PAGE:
Estrogen versus testosterone: Why migraines affect women more than men and what can patients do to control it
While estrogen makes women more susceptible to migraines, testosterone seems to protect men from it.
If you were to split the world into people who experience migraines and those who don't, the half that lives with migraine would have 3 times more women than men
Migraine is a neurovascular disorder - the trigeminal nerve that controls the blood vessels in the brain has a central role in it
While estrogen makes women more susceptible to this condition, testosterone seems to protect men from it
If you were to split the world into people who experience migraine headaches and those who don’t, the half that lives with migraine would have three times more women than men.
Migraine is a neurovascular disorder - the trigeminal nerve that controls the blood vessels in the brain has a central role in it. Typically, patients experience throbbing pain in one section of the head accompanied by nausea, or hypersensitivity to light, sound and smell. Stress, hormonal fluctuations, sleep disturbances, eating late or missing a meal altogether, loud parties or flashing lights may induce these headaches in people living with migraine.
Late last year, researchers at the Universitas Miguel Hernandez de Elche, Spain, analysed past studies to show the link between sex hormones and migraine: they found that while estrogen makes women more susceptible to this condition, testosterone seems to protect men from it.
The past studies
In 2003, the US Census Bureau conducted a National Health Interview Survey (NHIS) with 40,000 Americans (70% adults, 30% children) to understand the prevalence of migraine there. The survey showed that young girls and boys have a similar, one-year prevalence of migraine attacks. After puberty, the number of migraine attacks increases in both genders; however, it is three times higher in females compared with males. The NHIS also found that the difference in the migraine attacks is largest at the age of 30.2 and begins to recede at the age of 42 years - it decreases sharply around the time when women hit menopause.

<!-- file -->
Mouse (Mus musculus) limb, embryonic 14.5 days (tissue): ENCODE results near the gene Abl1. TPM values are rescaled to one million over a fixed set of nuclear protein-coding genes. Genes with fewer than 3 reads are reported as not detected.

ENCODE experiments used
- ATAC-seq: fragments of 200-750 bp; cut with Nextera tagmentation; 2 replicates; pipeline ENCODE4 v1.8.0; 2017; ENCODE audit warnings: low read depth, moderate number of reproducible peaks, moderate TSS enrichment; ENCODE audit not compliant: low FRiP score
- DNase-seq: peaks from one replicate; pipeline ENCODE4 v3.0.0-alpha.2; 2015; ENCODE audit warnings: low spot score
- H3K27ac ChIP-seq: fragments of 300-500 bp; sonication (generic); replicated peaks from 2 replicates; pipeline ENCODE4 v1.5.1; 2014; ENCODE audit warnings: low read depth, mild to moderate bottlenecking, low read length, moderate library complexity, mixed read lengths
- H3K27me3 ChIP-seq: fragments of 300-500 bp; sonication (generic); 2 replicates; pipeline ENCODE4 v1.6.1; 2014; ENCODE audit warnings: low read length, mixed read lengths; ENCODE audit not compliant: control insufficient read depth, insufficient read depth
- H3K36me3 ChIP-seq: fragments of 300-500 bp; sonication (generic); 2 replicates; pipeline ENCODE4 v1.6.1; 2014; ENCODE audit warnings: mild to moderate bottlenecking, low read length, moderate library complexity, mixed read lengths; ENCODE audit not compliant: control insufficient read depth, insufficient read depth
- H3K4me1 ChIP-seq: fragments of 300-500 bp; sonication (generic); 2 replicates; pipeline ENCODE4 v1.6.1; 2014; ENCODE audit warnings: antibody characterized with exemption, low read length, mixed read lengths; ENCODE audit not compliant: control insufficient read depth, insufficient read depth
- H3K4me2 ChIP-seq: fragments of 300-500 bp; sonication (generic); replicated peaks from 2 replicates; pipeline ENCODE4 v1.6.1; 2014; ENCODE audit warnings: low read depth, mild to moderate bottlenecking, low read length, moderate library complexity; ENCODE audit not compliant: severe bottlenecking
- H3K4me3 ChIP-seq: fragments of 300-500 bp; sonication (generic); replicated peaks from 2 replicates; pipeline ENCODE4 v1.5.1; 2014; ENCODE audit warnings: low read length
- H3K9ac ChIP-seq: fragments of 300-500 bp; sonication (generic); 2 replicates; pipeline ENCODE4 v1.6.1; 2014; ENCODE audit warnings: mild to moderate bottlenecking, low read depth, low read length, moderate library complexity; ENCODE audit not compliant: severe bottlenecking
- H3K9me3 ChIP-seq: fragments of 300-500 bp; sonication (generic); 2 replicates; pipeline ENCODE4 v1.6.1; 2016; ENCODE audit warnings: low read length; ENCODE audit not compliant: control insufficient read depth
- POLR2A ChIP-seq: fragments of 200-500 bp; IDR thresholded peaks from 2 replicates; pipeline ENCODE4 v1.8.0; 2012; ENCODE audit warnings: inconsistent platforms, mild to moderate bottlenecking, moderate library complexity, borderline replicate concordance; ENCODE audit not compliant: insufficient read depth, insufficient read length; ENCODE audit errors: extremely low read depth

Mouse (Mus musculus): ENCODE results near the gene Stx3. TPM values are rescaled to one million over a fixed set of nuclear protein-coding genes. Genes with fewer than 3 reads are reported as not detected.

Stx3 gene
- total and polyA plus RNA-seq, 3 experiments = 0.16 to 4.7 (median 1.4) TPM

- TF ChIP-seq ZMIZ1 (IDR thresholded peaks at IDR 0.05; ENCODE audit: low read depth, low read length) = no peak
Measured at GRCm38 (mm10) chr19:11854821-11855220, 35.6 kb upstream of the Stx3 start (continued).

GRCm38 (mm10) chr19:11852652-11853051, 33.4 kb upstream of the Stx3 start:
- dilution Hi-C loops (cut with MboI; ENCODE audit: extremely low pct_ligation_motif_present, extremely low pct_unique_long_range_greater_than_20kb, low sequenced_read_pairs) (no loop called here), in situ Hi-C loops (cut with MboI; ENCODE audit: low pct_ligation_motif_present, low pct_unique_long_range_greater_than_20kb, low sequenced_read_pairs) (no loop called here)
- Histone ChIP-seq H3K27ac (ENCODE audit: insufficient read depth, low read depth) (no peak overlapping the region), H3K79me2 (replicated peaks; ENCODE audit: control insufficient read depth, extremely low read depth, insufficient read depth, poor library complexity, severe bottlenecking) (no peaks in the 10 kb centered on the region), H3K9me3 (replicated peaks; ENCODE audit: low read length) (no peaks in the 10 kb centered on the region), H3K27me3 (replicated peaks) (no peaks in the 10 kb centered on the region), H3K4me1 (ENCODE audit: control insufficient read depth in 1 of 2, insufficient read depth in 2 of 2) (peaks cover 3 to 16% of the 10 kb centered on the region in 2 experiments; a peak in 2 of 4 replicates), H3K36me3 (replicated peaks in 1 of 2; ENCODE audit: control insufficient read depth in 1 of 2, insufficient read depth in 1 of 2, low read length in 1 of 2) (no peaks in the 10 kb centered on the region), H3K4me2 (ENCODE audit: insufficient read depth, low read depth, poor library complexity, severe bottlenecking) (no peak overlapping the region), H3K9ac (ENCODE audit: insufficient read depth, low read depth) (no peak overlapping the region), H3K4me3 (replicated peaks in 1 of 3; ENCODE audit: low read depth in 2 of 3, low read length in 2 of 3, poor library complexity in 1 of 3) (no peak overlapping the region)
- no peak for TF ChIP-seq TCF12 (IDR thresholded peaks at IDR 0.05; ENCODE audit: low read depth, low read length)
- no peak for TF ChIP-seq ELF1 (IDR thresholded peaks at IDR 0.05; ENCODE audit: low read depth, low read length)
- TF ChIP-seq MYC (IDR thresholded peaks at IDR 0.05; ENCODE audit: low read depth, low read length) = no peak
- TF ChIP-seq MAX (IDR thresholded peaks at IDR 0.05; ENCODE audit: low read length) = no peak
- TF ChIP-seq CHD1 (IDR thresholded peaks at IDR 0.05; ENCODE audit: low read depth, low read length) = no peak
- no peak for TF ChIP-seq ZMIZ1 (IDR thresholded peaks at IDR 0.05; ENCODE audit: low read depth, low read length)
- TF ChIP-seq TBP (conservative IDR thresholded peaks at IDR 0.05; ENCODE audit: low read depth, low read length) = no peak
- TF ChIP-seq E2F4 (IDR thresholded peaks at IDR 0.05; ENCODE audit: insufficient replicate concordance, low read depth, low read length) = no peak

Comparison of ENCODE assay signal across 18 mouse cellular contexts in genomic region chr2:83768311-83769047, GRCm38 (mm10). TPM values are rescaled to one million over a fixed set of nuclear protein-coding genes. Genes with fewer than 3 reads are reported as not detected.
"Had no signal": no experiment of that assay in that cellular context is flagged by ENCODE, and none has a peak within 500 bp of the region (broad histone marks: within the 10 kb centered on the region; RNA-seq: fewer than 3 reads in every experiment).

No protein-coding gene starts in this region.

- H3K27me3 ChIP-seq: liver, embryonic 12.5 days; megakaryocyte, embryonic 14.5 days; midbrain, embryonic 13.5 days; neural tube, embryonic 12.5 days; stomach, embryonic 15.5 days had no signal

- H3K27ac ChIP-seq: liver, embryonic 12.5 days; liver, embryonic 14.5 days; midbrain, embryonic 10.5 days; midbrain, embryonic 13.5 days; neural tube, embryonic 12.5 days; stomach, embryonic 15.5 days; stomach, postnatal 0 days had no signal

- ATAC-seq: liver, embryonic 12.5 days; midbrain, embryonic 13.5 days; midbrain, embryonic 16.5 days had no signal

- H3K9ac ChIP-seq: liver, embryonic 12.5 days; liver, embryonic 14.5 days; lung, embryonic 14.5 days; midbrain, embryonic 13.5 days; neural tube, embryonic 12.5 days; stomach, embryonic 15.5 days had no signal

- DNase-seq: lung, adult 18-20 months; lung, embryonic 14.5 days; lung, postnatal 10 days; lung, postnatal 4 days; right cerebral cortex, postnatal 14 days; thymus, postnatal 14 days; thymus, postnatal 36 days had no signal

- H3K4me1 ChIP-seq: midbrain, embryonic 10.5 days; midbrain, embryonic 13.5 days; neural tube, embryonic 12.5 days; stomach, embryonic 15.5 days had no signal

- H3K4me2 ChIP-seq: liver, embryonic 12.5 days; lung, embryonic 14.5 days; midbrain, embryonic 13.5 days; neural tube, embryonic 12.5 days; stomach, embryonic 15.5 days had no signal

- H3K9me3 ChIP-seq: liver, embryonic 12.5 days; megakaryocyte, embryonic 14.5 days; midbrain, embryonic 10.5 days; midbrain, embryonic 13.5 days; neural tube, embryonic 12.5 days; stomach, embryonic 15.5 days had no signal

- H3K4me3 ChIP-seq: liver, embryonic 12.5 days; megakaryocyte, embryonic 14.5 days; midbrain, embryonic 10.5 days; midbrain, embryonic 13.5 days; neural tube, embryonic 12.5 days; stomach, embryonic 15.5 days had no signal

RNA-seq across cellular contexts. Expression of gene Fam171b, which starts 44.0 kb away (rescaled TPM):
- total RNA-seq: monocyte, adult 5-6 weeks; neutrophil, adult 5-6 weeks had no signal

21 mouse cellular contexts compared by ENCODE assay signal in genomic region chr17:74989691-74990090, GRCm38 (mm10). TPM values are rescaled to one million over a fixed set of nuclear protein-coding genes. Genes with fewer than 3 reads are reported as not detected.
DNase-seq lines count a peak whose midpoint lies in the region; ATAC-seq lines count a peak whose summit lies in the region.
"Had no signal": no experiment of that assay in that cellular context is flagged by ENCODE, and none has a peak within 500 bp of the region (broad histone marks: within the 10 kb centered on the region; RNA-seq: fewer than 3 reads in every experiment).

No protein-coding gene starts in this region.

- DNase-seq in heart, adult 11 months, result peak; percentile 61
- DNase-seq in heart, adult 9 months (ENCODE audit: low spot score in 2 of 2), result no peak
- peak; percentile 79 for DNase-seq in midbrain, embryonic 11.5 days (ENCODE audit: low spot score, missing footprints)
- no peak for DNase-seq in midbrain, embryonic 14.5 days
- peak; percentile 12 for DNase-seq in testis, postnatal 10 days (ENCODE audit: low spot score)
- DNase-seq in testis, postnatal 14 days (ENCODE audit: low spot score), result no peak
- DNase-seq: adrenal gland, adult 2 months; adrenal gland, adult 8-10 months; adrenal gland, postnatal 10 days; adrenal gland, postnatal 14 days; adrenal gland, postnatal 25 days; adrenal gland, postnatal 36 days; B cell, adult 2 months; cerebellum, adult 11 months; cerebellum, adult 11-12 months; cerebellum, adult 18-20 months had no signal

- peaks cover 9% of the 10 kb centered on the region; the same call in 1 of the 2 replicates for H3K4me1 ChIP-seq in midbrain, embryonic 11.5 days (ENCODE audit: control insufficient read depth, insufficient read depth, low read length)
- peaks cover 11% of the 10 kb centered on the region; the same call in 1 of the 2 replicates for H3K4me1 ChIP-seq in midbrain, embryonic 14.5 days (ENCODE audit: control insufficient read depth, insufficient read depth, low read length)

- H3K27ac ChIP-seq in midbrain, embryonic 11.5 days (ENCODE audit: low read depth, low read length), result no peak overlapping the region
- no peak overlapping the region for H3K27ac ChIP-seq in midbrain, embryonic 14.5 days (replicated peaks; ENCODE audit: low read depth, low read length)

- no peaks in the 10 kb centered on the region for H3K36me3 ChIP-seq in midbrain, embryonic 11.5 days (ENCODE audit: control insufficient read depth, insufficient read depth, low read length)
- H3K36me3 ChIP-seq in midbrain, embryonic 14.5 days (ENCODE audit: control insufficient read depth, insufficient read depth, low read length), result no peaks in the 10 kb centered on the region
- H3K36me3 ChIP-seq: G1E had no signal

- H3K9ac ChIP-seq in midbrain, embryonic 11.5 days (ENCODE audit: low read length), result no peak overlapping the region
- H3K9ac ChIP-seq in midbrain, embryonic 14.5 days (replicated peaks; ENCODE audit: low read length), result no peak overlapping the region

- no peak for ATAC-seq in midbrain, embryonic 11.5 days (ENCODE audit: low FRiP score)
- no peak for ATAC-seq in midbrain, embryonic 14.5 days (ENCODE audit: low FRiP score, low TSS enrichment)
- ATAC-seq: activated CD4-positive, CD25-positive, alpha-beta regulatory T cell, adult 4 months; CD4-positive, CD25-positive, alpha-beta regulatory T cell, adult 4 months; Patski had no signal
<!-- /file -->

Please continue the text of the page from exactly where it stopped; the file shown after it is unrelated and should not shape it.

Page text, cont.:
Previous studies have also shown that women not only face much longer and more intense migraine attacks than men, but the phonophobia, photophobia, nausea and vomiting also last longer in women than in men.
Another study with 2,082 migraine patients (1,804 females and 278 males) found that the duration and intensity of migraine attacks depend considerably on age in women. The attacks tend to be severe above the age of 30 years. However, men show no such fluctuations in the intensity of migraine intensity or occurrence.
Self-care for migraine
Migraine pain can last from four hours to three days. People living with chronic migraine get these attacks 15 times in a month. Naturally, migraine has an impact on the patients’ quality of life. If you or a loved one has this condition, there are home remedies you can try to ease the pain just a little bit.
Before proceeding, it's important to note that tips and home remedies may help some people suffering from this condition. However, your doctor knows your condition and triggers best - it is always a good idea to take your doctor’s go-ahead beforehand.
- Make a separate box for your migraine medicines, and keep it handy.
- Quit caffeine or limit the amount of coffee you drink.
- Massage your pain area with lavender oil - it can help some people sleep better, too.
- Practice daily guided meditation.
- Make a paste with sandalwood, camphor and a little bit of water. Applying this paste on the forehead can help relieve pain for some patients.
Health articles in Firstpost are written by myUpchar.com, India’s first and biggest resource for verified medical information. At myUpchar, researchers and journalists work with doctors to bring you information on all things health. For more information, please read our in-depth article on Migraine: Types, Causes, Symptoms, Treatment and Remedies.
The information provided here is intended to provide free education about certain medical conditions and certain possible treatment. It is not a substitute for examination, diagnosis, treatment, and medical care provided by a licensed and qualified health professional. If you believe you, your child or someone you know suffers from the conditions described herein, please see your health care provider immediately. Do not attempt to treat yourself, your child, or anyone else without proper medical supervision. You acknowledge and agree that neither myUpchar nor firstpost is liable for any loss or damage which may be incurred by you as a result of the information provided here, or as a result of any reliance placed by you on the completeness, accuracy or existence of any information provided herein.
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